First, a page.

When developing NDOT’s pavement performance model three categories of data were considered – Structural, Environmental and PMS. A list of factors from these categories was created that could possibly affect pavement performance was compiled into standard data collection form. Analyzing all the standardized data the following data sets were finally used when developing the model-
- Materials data of activity being modeled: These data include the types and percentages of asphalt binder and aggregates used in the maintenance or rehabilitation activity for which the performance model is being developed.
- Materials data of existing pavement layers: These data include the types and percentages of asphalt binder and aggregates used in the layers underlaying the maintenance or rehabilitation activity for which the performance model is being developed.
- Structural data: These data include the thickness of the various layers in the pavement structure including the thickness of the maintenance or rehabilitation activity that is being modeled. The structural number (SN) as defined by the AASHTO design guide was used to normalize the structural data among all of the pavement section. Reference 3 describes the method used to convert the layer thicknesses into SN values.
- Pavement performance data: These data include the PSI, percent cracking, and average rut depth values as obtained from the NDOT PMS data base.
- Traffic data: The equivalent single axle load (ESAL) was used as the traffic element. The average daily ESAL figures were obtained from the PMS data base and used to obtain the cumulative ESALs over the life of the maintenance or rehabilitation activity.
- Environmental data: These data include maximum and minimum temperatures, number of freeze/thaw cycles, number of wet days, and annual precipitation.
LCCA is a tool that is used by NDOT to evaluate the economic assessment of pavements when considering the entirety of its useful life. It takes into consideration the initial costs as well as maintenance and repair cost that the pavement is likely to undergo in its life. This tool can be used by pavement engineers to optimize their budget to improve the overall useful life of the pavement. Different alternatives for repairs are considered and the one with the most utility or least cost is chosen to be put forward for consideration. LCCA is made from the following steps-
- All initial treatment alternatives must be identified
- For each alternative, their analysis period as well as treatment scheme should be determined
- The price of annual and each alternatives maintenance should be computed
- The economic assessment calculated for each alternative should be compared
- The alternative with the best economic assessment should be selected based on LCCA
When performing LCCA, NDOT uses the AASHTO prescribed Present Worth method. This method is highly recommended and frequently used by state highway agencies. In this method, any future expense is converted to present value of the dollar. The present value of future expenses is the amount of money which will need to be invested at a particular compound interest rate for the total sum to be equal to the value of the future expense. The formula used in calculation is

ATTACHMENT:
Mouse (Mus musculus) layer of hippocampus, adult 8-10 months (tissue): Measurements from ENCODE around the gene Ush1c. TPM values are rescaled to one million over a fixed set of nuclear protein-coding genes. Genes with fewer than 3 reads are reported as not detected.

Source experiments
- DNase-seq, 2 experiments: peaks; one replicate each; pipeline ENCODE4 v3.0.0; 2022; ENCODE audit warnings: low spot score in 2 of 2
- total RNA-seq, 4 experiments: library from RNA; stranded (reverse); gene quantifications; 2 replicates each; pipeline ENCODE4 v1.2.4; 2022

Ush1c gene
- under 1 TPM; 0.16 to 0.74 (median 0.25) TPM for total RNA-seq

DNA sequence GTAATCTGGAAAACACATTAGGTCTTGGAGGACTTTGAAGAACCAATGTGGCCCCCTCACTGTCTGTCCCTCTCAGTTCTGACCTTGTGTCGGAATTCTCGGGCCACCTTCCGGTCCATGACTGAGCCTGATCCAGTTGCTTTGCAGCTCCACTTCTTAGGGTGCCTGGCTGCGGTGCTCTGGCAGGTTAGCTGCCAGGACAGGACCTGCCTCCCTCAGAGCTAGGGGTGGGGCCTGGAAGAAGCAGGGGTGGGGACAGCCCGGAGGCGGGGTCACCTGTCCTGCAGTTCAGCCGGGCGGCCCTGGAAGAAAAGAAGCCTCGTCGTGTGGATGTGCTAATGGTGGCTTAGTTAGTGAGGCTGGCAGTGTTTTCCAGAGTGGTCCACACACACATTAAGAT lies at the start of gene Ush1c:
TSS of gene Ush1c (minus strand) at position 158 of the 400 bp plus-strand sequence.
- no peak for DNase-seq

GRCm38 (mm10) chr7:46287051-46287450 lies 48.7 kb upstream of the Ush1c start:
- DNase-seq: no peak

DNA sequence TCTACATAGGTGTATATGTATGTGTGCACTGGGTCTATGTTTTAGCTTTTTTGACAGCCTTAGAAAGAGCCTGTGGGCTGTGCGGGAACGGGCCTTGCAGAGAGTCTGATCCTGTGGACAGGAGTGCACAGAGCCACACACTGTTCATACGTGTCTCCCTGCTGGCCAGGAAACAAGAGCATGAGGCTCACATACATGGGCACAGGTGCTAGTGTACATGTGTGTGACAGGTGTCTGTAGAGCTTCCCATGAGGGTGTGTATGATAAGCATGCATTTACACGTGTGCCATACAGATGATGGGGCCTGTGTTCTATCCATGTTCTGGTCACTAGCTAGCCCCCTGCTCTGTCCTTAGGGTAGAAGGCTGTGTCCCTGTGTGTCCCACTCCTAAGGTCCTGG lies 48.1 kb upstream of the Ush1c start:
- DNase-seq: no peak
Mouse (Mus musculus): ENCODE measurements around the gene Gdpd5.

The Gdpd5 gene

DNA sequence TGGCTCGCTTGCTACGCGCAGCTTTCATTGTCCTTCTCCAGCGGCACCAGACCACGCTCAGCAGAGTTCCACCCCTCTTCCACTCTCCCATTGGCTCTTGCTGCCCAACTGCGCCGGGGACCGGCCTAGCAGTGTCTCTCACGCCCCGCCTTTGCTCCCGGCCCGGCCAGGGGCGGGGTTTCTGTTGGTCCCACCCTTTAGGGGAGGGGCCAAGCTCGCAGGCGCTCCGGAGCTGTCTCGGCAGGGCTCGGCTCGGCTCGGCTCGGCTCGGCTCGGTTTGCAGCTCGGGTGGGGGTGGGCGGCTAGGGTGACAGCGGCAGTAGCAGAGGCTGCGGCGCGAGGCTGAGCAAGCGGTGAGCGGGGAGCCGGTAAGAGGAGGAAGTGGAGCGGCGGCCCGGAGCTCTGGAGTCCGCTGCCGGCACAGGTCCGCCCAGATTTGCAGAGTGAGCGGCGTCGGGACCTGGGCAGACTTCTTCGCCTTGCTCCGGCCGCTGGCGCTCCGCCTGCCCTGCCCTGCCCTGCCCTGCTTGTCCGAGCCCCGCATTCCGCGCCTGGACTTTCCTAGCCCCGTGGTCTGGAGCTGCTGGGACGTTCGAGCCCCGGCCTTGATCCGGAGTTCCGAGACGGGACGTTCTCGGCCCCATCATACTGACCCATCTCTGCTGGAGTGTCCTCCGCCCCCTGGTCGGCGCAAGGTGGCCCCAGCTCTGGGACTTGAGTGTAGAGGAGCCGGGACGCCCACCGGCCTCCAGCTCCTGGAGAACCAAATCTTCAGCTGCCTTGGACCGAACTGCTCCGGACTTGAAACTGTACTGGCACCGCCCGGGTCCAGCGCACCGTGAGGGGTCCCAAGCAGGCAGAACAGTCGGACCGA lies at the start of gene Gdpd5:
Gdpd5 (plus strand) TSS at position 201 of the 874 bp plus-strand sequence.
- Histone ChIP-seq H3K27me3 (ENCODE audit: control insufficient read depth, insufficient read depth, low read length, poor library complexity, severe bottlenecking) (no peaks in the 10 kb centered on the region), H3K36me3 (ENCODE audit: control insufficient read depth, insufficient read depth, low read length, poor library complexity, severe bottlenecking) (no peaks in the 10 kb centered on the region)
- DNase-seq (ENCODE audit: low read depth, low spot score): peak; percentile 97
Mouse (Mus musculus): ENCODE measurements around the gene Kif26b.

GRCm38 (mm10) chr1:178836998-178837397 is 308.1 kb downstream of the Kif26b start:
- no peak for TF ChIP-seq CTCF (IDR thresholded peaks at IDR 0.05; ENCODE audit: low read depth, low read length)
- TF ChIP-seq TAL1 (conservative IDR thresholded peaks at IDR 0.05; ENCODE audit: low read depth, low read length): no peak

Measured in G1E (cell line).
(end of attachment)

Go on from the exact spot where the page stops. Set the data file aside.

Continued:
PW = F(1/(1+i) n)
Where F = The future expense after n years
i = Discount rate
n = Number of years
Since the costs of production keeps on changing with time due to inflation and other economic factors, a discount rate is chosen to compare the cost across all time periods.
LCCA is performed on the pavement for a specific analyses period. The length of this analyses period has been calculated for various types of roads keeping important factors into consideration.
Highway Class Analysis Period (Years)
High Volume Urban 30 – 50
High Volume Rural 20 – 50
Low Volume Paved 15 – 25
Low Volume Aggregate Surface 10 – 20
For newly constructed flexible pavements NDOT recommends an analysis period of 25-40 years while for rehabilitation they recommended a period of 20 years. This data is derived from two major conditions, (a) It represents a realistic life of asphalt mixtures and (b) one or two rehabilitation periods are included in the period.
Pavements have a defined life cycle. Regular repair work must be done during the useful life of a pavement to maintain it to a serviceable level. NDOT uses PSI as an indicator to determine the serviceability level of pavement. PSI can range from 0 to 5.0 and repair is done on a pavement when the PSI drops below an unacceptable level. NDOT uses 2.5 as the terminal level of PSI with roads having average daily traffic of more than 750.
NDOT also has placed some reality checks in place for calculating the pavement performance period. They are not considered in when in performance models because they can act as an empirical check to the values obtained from theoretical models. These checks include data such as traffic accidents, high maintenance costs, specific site failures, etc.
LCAA also include cost factors that encompass all the expenditure that is incurred by the pavement from the design phase till the end of its useful life cycle. These costs have to be properly compared for different alternatives in LCCA to arrive at the most economic pavement. These costs can include
- First Costs: These include both the expenditure for the initial construction of the pavement and the cost for the operations that occurred to facilitate the construction like surveys, designs and analyses.
- Annual Maintenance Costs: These include the expenditure that is use to maintain an optimum PSI level of the pavement so as to provide a smooth ride to the drivers.
- Road User Costs: These are the costs that are associated with driving on the road and include things like increase in travel time, accidents, change in fuel consumption by vehicle etc.
- Salvage Value: This is the value of the road at the end of its life cycle. These casts can be either positive or negative depending on the condition of the road.
1. Pavement Interactive
2. Evaluation of pavement life cycle cost analysis: Review and analysis
3. State Highway Preservation Report
4. Development of Pavement Performance, Analyses and Procedures